How thin is your website?
My blood pressure rises a little bit around this time each year.
April and May is when I do a lot of the heavy-lifting for our annual Top 100 special report. Part of the work includes verifying company information.
And it never ceases to amaze me how difficult it can be to verify basic information. Company websites can be infuriating.
Here is my list of basic information that you should have readily available on your website, under perhaps the "About Us" tab in sites navigation bar.
- Headquarters: What town are you in? The street address might not be needed but at least say the city and state.
- Leadership: At least give the basics: Chairman, CEO, President, CFO, and COO if you have one. I also like when available a breakdown of leaders of operating units such as defense, civilian, health, intelligence, etc.
- Lines of business: If you don’t want to list the leaders, at least list your distinct lines of business.
- Media contacts: This should be a separate page, but at the very least include a name and contact info on company press releases.
- History: So few companies do this. Be proud of your roots. Like the fact that Bill Anders, a former CEO of General Dynamics, orbited the moon as an Apollo 8 astronaut. That’s pretty cool. But did I learn that from the company website? Nope. I was researching an angle on the GD-CSRA deal and was slogging through past annual reports that aren’t even stored on the GD website.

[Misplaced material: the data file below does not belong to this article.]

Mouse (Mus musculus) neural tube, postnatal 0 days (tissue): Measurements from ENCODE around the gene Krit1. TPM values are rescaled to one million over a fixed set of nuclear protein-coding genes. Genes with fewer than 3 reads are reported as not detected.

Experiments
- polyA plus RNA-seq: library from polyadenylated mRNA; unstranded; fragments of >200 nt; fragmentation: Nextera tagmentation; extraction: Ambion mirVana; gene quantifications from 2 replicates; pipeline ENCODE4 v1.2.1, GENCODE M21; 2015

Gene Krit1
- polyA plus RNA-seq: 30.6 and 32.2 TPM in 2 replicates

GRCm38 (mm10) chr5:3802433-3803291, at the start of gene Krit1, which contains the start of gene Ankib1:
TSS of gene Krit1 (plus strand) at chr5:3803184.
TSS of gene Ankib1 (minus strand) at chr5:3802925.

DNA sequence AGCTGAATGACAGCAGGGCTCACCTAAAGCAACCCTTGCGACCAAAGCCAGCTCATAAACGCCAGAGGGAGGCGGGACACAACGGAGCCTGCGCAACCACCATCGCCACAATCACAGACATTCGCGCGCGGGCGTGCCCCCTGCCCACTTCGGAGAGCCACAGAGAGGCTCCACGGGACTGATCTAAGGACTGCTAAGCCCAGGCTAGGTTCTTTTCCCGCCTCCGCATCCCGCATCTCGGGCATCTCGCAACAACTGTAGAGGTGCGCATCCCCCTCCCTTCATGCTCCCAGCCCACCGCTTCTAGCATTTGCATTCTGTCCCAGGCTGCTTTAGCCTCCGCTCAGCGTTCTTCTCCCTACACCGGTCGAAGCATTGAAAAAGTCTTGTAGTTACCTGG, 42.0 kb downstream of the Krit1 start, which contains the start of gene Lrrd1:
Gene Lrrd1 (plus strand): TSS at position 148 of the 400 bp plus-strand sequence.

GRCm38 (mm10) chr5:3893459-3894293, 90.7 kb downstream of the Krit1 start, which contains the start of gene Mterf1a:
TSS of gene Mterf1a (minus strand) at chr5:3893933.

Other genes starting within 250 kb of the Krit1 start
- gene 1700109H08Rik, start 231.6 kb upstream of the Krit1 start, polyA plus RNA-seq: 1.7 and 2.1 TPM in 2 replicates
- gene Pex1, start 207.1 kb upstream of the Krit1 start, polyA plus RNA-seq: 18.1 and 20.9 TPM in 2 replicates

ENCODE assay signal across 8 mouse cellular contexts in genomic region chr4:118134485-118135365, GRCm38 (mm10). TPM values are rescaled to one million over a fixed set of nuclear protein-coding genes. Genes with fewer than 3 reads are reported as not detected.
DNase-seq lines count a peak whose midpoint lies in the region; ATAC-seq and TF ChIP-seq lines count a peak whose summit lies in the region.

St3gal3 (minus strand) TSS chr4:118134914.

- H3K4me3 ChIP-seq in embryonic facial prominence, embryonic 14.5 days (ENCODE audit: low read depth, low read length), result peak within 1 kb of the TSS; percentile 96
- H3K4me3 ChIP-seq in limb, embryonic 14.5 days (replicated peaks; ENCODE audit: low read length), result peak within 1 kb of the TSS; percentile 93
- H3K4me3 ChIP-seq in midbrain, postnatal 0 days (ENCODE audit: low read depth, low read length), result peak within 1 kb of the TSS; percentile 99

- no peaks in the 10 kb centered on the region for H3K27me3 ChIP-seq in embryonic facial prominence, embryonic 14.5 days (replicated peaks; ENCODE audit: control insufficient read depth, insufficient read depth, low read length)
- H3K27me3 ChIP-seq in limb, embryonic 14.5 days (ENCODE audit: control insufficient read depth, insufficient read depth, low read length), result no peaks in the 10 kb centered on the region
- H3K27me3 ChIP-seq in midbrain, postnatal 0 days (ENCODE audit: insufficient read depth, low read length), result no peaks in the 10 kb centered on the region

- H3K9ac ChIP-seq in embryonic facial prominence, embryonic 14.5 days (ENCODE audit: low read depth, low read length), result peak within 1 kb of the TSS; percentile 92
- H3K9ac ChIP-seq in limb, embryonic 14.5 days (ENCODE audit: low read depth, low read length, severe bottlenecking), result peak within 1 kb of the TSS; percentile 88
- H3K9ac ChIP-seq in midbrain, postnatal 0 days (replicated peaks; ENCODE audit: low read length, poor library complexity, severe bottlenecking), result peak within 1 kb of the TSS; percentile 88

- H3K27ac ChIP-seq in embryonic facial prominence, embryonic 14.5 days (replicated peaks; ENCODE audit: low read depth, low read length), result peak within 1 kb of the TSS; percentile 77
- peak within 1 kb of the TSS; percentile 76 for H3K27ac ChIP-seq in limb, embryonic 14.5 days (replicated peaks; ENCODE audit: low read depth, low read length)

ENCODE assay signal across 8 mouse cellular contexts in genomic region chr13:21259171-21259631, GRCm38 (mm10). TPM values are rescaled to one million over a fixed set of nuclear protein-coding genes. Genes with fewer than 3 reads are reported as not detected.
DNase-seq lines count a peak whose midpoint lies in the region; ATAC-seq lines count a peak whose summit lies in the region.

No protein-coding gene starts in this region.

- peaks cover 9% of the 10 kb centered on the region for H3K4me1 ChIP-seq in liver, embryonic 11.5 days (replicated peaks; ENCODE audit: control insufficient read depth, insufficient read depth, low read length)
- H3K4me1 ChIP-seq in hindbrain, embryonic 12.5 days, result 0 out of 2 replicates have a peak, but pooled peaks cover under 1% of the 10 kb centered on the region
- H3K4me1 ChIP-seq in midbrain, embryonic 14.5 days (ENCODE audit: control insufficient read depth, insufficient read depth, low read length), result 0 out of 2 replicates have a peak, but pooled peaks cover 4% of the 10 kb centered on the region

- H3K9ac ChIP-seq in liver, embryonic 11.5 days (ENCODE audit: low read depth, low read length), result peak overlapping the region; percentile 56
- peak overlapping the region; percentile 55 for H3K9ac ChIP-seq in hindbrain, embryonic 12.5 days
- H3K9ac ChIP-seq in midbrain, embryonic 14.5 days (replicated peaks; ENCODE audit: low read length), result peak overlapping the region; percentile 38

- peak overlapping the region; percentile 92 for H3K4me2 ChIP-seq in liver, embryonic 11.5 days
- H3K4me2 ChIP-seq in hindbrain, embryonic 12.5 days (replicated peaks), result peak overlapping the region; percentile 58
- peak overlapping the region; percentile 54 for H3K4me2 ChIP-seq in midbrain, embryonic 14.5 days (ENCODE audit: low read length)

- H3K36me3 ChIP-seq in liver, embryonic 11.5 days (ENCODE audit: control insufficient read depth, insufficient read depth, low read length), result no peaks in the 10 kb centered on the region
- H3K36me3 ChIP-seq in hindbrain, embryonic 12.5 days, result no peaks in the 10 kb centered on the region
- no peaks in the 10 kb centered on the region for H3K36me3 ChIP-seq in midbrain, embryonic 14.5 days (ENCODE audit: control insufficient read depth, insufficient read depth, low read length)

One trend I have seen in recent years and like is that many companies now have pages dedicated to listing their major contracts. That’s great information to have as you gather background on a company.
More companies also list major customers, but even this is a little inconsistent.
I also like case studies and other specific work examples some companies include on their sites.
My advice is to think of your website as one of your best opportunities to tell your story. So think about what makes a good story. What do you want prospective employees, customers and partners to know about you.
On the back end, you need someone paying attention to your analytics -- how do people find the site, how long do they stay, what pages are the most popular, etc.
If you do these things, maybe I won’t repeat this rant next year.
Posted by Nick Wakeman on May 04, 2018 at 8:33 AM